The necessity of having to move away from the “obvious” meeting place made us rethink the type of site we want to stage our next outing of I’m A Stranger.
Another thing we discovered was the difficulty of documenting the piece without a third and fourth person to run round after participants, ensure they agree to us photographing and reproducing their routes and comments etc. It made us consider how we document our work – and whether that’s important. There’s enormous pressure for artists to document participatory and performance work thoroughly in order to have something to show potential funders and commissioners, to market themselves with and to give something transient a more permanent life.
At the same time, what seems really important to us is the actual encounters at the heart of it: in the case of I’m A Stranger, the encounter with another person’s pathway, with another person’s way of perceiving the urban environment – and of course the encounter between self and city. We are very interested in the physical product of I’m A Stranger – the route “maps” – but it proved harder than we thought to capture these: it was difficult to photograph them on the spot (bad light, stiff breezes) and people understandably wanted to keep their maps or hold on to the map of their opposite number.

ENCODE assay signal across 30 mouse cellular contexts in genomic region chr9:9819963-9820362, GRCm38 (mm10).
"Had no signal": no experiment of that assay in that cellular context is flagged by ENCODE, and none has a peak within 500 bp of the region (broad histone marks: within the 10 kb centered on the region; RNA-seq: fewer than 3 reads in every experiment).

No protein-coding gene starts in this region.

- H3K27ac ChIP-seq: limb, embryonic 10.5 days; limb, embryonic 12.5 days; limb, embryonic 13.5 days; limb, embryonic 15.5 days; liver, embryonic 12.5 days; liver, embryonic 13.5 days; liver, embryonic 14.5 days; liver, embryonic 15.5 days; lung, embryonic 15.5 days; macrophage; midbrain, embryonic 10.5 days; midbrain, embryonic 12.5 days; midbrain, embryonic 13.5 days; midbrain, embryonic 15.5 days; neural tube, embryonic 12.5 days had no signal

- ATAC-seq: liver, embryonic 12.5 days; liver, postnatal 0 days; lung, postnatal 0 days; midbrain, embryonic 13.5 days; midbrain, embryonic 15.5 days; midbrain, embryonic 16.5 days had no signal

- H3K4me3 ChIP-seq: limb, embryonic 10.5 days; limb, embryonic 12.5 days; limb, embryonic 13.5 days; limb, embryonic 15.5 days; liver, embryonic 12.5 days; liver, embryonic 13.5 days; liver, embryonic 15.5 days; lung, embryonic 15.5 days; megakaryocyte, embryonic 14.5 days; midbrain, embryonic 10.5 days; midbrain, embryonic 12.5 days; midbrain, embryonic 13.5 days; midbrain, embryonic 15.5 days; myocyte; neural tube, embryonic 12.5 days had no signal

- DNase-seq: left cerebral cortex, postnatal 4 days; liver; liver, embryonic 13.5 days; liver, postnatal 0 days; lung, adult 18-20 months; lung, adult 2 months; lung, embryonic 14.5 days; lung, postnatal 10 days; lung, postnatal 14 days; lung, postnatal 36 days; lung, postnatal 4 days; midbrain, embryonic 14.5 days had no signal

The issue of documentation is one that we really need to sort out in the coming year: how we approach it in principle, and how we make it practically. Is it a prompt for an experience (eg walking protocols such as those of Wilfried Hou Je Bek) or is it a trace or a record of it, or are experience and documentation part and parcel of the same work? On the one hand, there is a lot of depressingly dull documentation of walking art which seems beside the point; on the other, there is work where the record/trace seems to be the work itself, from Richard Long’s Line Made By Walking onwards. With I’m A Stranger we hope to build up documentation that has multiple uses – as traces of pathways actually made, as routes that can be attempted by others at a later date, and as a set of rules that will enable anyone to reproduce it in any city.